Grafting is the process of joining two or more different plants together so they unite and grow as one. This is done for a number of reasons- to grow a new variety, to produce cultivars that are true to seed or to ensure the root system adapts to the soil and climate conditions of a particular area. Almost all varieties of fruit trees can be grafted to produce healthier and more succulent fruit. The upper part of the graft is called the scion while the lower part is the rootstock.
How to Graft a Fruit Tree
Select a healthy, disease free scion twig with a ¼ to 3/8-inch diameter that is at least a year old and has two to three visible buds on it. Make sure it is the same size as the rootstock, or the lower part of the tree that you want to graft it with. The ideal time to cut scion is in the winter when the tree is dormant.
Use a sharp clean knife that has been washed thoroughly and placed in a container of alcohol to kill bacteria. Make a 1-inch sharp, straight and diagonal cut through the outer bark of the scion wood through the nutrient dense tissue.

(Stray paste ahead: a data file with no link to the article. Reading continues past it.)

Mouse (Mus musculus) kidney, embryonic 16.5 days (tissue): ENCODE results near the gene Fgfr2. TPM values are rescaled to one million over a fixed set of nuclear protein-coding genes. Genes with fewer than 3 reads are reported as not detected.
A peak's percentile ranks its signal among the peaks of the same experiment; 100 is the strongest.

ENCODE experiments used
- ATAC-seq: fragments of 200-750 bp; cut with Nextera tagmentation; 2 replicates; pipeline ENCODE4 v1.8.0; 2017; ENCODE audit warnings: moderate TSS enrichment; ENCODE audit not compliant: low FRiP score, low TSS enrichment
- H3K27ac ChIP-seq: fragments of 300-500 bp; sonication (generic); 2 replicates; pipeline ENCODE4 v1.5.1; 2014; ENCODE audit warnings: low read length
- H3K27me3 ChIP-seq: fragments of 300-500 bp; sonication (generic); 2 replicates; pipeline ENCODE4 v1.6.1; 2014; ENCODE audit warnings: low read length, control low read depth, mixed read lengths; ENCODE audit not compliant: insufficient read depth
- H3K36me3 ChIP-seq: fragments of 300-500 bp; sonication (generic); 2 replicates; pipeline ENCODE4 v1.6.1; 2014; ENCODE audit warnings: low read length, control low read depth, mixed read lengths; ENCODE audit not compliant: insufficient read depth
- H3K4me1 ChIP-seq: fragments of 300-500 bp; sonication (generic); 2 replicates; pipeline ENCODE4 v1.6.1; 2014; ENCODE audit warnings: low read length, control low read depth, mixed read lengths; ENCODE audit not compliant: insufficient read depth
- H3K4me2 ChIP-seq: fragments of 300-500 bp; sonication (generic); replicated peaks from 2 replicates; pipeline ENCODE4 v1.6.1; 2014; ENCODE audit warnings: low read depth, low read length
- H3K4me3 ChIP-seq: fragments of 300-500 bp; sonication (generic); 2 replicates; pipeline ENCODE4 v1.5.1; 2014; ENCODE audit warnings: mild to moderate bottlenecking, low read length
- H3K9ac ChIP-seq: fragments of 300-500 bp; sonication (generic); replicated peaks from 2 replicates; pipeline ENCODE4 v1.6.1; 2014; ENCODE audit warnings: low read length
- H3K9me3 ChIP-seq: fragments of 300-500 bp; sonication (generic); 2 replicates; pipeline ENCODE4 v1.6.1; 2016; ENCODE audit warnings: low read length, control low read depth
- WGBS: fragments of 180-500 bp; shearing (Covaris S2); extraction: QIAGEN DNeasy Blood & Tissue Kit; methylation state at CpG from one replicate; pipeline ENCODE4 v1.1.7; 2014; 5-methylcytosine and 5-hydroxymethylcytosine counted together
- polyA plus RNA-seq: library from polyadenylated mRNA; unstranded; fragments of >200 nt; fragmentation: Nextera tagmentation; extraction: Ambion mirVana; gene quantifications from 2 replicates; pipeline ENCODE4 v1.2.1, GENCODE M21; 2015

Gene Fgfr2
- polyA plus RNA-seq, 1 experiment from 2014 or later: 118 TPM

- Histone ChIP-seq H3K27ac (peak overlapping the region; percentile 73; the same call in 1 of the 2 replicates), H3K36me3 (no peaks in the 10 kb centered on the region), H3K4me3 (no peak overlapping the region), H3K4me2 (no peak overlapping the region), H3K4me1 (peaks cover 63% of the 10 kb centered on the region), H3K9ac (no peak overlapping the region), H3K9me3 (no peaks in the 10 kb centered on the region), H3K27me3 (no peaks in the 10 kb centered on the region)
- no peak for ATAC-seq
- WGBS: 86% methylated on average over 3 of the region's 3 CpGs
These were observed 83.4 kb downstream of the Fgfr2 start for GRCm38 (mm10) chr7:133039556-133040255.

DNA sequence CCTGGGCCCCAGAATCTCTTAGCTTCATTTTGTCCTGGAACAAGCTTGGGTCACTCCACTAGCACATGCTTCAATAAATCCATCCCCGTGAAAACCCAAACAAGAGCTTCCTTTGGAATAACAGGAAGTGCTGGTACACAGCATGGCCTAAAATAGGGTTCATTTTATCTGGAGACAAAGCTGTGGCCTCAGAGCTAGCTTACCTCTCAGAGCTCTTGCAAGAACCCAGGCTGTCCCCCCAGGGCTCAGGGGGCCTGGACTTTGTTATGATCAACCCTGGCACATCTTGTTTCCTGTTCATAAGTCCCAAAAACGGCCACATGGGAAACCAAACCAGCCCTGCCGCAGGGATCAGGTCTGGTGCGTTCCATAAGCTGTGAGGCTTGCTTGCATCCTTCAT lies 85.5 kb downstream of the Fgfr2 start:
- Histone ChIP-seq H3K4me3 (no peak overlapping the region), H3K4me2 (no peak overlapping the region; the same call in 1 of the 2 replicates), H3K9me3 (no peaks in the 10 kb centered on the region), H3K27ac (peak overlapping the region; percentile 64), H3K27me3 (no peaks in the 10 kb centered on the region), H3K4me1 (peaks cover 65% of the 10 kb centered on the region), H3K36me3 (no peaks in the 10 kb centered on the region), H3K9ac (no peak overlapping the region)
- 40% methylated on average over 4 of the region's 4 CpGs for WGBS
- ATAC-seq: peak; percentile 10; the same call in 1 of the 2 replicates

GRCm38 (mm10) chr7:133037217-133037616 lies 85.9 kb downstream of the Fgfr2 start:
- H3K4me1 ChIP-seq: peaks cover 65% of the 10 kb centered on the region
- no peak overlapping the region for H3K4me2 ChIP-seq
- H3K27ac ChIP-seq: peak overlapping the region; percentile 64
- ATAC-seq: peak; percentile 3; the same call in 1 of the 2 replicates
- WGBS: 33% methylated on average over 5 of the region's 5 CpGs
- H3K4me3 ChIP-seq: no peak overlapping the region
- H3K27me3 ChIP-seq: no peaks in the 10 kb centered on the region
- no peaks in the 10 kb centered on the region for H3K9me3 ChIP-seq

Wrap the scion in a layer of sphagnum moss or moist saw dust and place in a zipper bag. Store the bag in a cool moist place such as a refrigerator until spring, when you can graft your fruit tree.
Select a rootstock from a similar fruit tree variety that can be a stem with roots, or a part of the root itself. Make a diagonal cut similar to the one made on the scion with a sharp clean knife, ideally in April or May.
Place the scion over the rootstock tightly, so the cambium tissues-the area directly under the bark-of both pieces meet. If the pieces are not the same size, try to match the cambium tissue of one side so the graft is successful. This point where the scion and rootstock meet is called the union.
Wrap grafting tape or electrical tape over the union to cover it, prevent it from drying up and encourage both pieces to fuse and grow as a single plant. You can also apply a uniform layer of grafting wax over the union and any cut surfaces.